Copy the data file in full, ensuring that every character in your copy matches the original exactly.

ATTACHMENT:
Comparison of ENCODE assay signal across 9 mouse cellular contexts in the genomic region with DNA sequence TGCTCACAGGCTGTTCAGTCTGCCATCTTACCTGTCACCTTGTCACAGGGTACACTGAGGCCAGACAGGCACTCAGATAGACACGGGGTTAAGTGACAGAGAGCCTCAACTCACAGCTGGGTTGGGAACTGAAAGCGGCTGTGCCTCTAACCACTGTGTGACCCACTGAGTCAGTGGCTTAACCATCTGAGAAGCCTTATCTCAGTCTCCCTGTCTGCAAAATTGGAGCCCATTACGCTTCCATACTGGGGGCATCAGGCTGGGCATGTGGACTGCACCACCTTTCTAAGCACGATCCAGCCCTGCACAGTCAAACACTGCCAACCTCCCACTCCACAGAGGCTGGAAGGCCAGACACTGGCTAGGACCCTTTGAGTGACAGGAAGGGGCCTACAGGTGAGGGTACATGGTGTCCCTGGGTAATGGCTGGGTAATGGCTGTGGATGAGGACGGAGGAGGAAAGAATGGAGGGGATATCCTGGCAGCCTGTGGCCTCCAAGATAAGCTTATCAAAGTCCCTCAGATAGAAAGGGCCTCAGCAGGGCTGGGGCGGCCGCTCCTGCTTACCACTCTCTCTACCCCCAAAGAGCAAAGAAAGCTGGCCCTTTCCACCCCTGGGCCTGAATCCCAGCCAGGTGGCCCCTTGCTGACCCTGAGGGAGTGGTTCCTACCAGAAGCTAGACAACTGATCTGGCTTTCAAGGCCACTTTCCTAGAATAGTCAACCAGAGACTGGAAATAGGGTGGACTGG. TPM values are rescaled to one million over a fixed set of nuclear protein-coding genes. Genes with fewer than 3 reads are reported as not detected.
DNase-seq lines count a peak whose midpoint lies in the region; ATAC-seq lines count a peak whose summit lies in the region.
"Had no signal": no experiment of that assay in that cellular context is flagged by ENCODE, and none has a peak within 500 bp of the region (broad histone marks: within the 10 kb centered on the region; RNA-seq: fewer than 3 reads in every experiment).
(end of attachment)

Comparison of ENCODE assay signal across 9 mouse cellular contexts in the genomic region with DNA sequence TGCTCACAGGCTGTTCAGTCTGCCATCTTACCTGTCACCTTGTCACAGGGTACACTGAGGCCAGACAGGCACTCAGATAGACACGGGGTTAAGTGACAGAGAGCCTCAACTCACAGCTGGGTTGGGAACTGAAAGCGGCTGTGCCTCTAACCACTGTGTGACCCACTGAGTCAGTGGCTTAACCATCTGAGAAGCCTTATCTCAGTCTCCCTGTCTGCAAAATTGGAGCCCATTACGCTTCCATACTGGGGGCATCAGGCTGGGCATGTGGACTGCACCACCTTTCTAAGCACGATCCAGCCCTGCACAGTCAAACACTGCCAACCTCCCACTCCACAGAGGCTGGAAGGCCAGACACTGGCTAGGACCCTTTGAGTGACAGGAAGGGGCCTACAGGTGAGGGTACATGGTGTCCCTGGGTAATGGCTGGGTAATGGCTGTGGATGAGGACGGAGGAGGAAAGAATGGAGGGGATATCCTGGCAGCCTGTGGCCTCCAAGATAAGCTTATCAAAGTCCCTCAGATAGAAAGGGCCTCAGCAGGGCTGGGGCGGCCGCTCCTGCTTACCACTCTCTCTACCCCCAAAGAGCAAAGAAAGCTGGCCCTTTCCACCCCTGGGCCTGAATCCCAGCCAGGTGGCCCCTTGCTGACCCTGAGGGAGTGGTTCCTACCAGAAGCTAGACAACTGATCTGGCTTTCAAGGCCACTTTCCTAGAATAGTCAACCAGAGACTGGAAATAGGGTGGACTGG. TPM values are rescaled to one million over a fixed set of nuclear protein-coding genes. Genes with fewer than 3 reads are reported as not detected.
DNase-seq lines count a peak whose midpoint lies in the region; ATAC-seq lines count a peak whose summit lies in the region.
"Had no signal": no experiment of that assay in that cellular context is flagged by ENCODE, and none has a peak within 500 bp of the region (broad histone marks: within the 10 kb centered on the region; RNA-seq: fewer than 3 reads in every experiment).